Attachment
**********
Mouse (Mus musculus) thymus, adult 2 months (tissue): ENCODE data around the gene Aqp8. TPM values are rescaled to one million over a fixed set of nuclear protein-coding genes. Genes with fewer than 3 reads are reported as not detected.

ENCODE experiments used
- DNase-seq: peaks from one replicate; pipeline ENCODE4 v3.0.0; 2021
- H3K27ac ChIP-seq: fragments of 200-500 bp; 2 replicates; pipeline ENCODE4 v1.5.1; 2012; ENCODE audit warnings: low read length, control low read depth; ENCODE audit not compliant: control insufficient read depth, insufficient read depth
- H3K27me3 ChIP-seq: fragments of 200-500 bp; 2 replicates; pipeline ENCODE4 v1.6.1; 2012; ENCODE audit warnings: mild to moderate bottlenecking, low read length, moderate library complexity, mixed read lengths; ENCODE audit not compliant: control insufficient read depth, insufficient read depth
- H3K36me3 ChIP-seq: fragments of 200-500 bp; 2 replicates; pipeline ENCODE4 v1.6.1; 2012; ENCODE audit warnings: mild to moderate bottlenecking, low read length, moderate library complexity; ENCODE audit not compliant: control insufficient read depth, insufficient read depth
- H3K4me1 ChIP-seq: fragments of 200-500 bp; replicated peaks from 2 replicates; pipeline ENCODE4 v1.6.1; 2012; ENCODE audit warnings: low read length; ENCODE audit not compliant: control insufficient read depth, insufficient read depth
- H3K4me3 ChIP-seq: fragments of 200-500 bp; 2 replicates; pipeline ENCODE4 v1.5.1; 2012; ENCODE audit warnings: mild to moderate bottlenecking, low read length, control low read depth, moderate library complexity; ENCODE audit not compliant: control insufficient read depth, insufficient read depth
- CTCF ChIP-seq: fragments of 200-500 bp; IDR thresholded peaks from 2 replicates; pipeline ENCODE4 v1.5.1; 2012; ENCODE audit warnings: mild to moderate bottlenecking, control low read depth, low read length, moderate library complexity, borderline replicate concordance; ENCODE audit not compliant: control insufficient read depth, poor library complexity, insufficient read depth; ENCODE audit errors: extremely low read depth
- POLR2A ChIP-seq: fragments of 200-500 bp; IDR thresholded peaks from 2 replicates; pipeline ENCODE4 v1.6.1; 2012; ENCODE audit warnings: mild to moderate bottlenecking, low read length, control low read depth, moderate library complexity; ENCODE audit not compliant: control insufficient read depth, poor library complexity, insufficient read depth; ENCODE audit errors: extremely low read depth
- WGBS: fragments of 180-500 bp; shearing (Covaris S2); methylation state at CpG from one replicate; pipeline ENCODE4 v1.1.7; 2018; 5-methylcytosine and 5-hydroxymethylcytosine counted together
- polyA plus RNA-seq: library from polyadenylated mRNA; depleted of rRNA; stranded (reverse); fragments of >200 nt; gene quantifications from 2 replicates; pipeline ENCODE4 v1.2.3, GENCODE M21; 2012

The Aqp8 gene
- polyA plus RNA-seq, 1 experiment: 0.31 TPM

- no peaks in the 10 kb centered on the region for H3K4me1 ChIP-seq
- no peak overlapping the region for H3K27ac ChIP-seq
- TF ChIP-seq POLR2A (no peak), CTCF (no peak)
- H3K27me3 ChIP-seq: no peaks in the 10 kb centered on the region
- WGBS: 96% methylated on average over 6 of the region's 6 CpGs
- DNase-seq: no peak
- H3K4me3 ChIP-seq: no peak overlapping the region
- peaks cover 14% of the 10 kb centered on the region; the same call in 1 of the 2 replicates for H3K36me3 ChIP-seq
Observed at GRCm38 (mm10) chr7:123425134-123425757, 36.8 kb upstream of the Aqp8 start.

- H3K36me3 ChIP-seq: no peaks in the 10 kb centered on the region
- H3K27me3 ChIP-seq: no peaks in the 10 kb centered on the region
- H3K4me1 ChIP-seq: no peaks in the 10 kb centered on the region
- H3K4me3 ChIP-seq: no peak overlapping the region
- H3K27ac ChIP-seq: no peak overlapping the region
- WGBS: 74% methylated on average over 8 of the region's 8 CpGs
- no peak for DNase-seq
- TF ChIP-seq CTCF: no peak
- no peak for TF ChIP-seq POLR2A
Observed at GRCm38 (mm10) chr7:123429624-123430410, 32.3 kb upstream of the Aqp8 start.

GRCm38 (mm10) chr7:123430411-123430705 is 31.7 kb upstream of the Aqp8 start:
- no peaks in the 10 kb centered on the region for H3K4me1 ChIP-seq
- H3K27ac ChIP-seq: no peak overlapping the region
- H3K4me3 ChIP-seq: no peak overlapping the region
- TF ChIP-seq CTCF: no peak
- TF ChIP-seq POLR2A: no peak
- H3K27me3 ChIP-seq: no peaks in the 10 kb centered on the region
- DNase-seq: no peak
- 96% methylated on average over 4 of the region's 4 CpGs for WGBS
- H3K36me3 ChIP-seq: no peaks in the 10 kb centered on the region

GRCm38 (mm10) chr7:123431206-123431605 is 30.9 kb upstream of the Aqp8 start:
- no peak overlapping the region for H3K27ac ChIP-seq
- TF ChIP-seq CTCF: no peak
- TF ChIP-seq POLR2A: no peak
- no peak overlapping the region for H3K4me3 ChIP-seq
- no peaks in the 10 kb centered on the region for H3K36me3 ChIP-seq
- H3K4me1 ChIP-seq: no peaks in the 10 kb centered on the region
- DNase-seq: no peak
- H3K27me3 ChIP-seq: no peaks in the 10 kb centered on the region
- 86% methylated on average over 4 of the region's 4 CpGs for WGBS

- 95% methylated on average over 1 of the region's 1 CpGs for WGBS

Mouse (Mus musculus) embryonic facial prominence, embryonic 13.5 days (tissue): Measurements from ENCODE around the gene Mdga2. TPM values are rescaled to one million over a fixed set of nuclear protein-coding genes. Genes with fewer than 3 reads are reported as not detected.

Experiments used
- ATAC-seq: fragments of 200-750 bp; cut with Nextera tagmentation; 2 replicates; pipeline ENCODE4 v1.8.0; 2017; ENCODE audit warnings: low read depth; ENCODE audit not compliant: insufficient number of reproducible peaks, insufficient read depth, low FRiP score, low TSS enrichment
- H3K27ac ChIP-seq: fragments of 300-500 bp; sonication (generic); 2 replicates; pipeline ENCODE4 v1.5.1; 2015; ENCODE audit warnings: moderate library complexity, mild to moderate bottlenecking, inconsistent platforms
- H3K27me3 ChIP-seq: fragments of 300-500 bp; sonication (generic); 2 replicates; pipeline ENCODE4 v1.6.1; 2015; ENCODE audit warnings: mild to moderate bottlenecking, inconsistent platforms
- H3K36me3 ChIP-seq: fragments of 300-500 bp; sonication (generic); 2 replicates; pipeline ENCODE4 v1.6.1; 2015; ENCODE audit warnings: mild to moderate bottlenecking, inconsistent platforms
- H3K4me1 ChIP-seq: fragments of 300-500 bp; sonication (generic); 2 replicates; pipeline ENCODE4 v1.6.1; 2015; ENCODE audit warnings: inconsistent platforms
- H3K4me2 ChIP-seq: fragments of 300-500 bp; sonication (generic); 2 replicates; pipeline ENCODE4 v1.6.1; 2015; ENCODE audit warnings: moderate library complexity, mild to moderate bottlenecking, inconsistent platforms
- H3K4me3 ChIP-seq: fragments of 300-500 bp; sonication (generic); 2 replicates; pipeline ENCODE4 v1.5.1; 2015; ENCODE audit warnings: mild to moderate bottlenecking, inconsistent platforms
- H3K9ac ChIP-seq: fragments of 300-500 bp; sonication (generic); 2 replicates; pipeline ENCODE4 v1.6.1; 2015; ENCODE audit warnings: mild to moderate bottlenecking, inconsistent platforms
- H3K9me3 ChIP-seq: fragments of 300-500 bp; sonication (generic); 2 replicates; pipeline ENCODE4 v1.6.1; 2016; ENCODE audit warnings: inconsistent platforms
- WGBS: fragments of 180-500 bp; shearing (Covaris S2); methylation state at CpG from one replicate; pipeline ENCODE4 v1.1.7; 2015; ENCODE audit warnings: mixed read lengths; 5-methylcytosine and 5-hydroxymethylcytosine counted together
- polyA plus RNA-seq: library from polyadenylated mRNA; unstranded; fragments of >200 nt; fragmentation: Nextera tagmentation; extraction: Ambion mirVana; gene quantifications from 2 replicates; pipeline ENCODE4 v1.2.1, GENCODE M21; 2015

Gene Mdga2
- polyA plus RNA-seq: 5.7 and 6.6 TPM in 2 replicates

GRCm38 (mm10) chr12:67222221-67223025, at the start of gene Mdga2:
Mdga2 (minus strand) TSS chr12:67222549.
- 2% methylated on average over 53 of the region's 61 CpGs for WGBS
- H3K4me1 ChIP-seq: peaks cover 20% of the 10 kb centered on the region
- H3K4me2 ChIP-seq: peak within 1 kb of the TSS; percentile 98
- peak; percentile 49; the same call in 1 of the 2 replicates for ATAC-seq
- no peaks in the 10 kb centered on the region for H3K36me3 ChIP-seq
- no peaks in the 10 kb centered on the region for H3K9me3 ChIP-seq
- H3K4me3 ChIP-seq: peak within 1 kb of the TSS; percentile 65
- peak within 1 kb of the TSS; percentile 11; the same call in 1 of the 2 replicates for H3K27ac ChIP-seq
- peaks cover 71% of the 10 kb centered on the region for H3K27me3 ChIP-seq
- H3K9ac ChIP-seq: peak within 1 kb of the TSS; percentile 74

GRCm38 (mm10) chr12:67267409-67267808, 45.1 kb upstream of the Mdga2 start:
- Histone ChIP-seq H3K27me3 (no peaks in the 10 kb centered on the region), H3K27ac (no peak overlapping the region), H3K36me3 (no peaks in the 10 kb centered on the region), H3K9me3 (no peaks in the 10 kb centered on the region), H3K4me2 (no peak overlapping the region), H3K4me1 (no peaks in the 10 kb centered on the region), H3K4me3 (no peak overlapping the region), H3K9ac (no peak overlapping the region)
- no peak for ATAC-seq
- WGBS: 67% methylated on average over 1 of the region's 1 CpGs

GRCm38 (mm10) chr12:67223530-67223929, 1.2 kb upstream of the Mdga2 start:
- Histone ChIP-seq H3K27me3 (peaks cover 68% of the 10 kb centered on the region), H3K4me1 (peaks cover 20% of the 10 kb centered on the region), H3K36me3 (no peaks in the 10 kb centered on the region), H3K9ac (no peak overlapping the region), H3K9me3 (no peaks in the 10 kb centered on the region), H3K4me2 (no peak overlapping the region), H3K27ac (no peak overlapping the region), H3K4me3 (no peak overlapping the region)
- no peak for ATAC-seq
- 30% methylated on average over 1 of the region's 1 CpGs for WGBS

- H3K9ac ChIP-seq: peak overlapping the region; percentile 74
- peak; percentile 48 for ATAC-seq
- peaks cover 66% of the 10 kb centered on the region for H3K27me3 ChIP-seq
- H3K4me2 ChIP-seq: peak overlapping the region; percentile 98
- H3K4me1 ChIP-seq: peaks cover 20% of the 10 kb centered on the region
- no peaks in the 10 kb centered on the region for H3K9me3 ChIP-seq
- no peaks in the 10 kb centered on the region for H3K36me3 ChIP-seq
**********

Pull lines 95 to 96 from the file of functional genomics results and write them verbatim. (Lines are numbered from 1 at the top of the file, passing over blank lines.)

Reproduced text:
- no peaks in the 10 kb centered on the region for H3K9me3 ChIP-seq
- no peaks in the 10 kb centered on the region for H3K36me3 ChIP-seq